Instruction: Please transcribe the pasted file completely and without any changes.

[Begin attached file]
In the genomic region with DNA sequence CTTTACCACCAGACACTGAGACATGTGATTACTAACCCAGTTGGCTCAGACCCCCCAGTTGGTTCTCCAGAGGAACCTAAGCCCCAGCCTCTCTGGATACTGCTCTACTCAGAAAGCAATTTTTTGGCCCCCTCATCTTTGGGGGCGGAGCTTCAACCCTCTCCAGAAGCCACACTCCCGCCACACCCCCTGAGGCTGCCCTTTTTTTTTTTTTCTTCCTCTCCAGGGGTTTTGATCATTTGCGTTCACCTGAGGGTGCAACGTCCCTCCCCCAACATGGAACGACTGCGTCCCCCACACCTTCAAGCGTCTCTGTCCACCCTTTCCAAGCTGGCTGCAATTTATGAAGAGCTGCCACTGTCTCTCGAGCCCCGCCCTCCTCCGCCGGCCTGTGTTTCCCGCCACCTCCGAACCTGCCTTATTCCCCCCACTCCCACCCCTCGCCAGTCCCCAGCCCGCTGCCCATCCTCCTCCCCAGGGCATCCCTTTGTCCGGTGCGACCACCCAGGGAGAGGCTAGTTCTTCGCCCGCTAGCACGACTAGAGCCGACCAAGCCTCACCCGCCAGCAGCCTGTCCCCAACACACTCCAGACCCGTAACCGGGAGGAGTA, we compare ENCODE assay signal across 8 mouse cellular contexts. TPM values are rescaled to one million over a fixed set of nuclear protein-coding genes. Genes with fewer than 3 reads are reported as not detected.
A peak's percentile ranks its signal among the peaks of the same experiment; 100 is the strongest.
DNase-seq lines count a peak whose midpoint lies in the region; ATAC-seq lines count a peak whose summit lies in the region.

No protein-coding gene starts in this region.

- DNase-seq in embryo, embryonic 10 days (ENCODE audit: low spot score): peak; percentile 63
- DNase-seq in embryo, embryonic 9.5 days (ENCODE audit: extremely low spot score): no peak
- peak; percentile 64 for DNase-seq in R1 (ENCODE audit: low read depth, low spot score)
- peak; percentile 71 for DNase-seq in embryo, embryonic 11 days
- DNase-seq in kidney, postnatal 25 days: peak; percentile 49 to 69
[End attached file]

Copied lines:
In the genomic region with DNA sequence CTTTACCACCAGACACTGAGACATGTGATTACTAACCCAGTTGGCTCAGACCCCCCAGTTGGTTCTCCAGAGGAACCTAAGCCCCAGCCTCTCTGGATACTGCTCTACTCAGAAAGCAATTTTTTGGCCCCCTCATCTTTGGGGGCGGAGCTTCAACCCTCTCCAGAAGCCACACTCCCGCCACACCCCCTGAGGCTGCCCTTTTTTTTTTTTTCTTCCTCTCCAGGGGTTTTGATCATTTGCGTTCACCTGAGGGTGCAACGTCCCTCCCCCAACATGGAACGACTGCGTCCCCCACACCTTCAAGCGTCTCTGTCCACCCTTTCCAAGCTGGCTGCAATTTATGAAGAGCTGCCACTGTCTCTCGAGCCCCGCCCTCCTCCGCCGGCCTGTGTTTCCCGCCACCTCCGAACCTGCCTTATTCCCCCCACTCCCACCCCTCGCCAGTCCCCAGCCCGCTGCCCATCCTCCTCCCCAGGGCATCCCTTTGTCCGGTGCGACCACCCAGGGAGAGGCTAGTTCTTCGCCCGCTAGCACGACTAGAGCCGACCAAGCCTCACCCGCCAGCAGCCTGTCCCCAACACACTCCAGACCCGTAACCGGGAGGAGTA, we compare ENCODE assay signal across 8 mouse cellular contexts. TPM values are rescaled to one million over a fixed set of nuclear protein-coding genes. Genes with fewer than 3 reads are reported as not detected.
A peak's percentile ranks its signal among the peaks of the same experiment; 100 is the strongest.
DNase-seq lines count a peak whose midpoint lies in the region; ATAC-seq lines count a peak whose summit lies in the region.

No protein-coding gene starts in this region.

- DNase-seq in embryo, embryonic 10 days (ENCODE audit: low spot score): peak; percentile 63
- DNase-seq in embryo, embryonic 9.5 days (ENCODE audit: extremely low spot score): no peak
- peak; percentile 64 for DNase-seq in R1 (ENCODE audit: low read depth, low spot score)
- peak; percentile 71 for DNase-seq in embryo, embryonic 11 days
- DNase-seq in kidney, postnatal 25 days: peak; percentile 49 to 69